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I make my home in upstate New York, but right now I’m in Charlotte, North Carolina. I’m here visiting my parents, who moved down here from upstate New York two years ago. There are several reasons for their move, not the least of which is that ice doesn’t fall from the sky here (property taxes also played a role).
My father got a job before moving down here (my mother never did), but he retired at the end of last year. Their plans were to travel the country. My father brags that he’s seen all 50 states, and he wanted my mother to see them too. I’m fairly sure their plans included a road trip to Alaska. There’s a great big country out there, and the plan was, unshackled from jobs and kids, to take in as much as they could.
Those plans had a big wrench thrown into them a couple of weeks ago. My mother had been suffering from bronchitis, and, after a few days of it not responding to antibiotics, she went to the emergency room. That bronchitis had progressed to pneumonia but, in the process of discovering that, they found something the size of a golf ball in my mother’s lung.
That “something” turns out to be cancer. It’s a specific form of lung cancer called small-cell carcinoma. If you’ve never heard of it (it’s okay, I never had either), it’s very aggressive, and the three-year survival rate is only 10 to 15 percent. It’s metastasized and spread to her lymph nodes and her spine. She’s hoarse when she speaks because the cancer in her lungs is pressing on her vocal cords.
They’ve already given her radiation, and now she’s on her second round of chemotherapy—where they pump poison into your body with the hopes that the poison kills the cancer before it kills the patient.
So, I’m down here visiting my parents. The reason is obvious, right? Do I really need to say why? I’m down here because if this is my mother’s last Mother’s Day I’m damn sure going to be here for it.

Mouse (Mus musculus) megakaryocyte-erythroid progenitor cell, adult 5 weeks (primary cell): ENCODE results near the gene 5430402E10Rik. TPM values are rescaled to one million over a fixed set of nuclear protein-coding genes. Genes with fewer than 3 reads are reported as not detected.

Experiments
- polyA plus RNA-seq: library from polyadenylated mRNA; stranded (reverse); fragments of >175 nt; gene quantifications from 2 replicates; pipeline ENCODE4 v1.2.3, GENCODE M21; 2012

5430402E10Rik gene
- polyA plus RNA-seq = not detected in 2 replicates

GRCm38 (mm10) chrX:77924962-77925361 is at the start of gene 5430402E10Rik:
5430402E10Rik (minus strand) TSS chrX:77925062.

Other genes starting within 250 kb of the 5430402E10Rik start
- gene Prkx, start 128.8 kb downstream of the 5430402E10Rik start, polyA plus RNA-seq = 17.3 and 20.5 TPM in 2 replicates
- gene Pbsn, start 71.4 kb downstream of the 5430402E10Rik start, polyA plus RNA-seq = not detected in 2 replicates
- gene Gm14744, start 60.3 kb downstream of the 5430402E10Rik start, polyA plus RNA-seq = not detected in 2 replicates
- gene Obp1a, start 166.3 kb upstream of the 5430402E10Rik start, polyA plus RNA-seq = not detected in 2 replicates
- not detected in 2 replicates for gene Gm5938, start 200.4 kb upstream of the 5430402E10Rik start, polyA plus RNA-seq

If you’re curious how I’m taking this all, I’m rather stoic about the whole thing. I planned ahead. The most reliable predictor of lifespan is your parents’ lifespan and so, based on family history and the fact that both my parents are smokers, I began preparing myself mentally and emotionally about 15 years ago for the fact that my parents weren’t going to live a long time.
But … this is so quick. My mother will turn 62 in July. My parents have only just retired. They’re just getting started — 62 isn’t even that old. A woman born in 1953 has a life expectancy north of 70. It wasn’t supposed to be like this. This is happening too soon…
At this point, you may want to extend to me your sympathies. I appreciate it, but I don’t need them, and that’s not why I’m writing this. I’ll ask for something else instead.
I am the last person on Earth to tell a person how to live their life. I don’t believe in doing that, and I don’t believe in punishing people for doing something that I disagree with, no matter how strongly I oppose it.
Small-cell carcinoma doesn’t just happen. It isn’t getting struck by lightning. You don’t get it because you’re unlucky. Small-cell carcinoma is a smoker’s disease. You get it from smoking. My parents have been smokers for 40 years. They’re still smokers.
There isn’t a fatalism involved here. If you’re a smoker, you can prevent this by quitting. Again, I don’t want to tell anybody how to live their life. When I see my parents light up, I have the strong inclination to slap the cigarettes out of their mouths. But I don’t, because it’s their choice, not mine. And, for them, the die is already cast.
Instead of your sympathies about the plight of my family, I just ask this: If you smoke, think about the damage you’re doing to yourself. But if that doesn’t move you, think about how you’re setting yourself up to check out early. Think about how much shorter your retirement will be. Think about the Mother’s Days you’re going to miss and the impact that’ll have on your children. And maybe consider hanging around for awhile.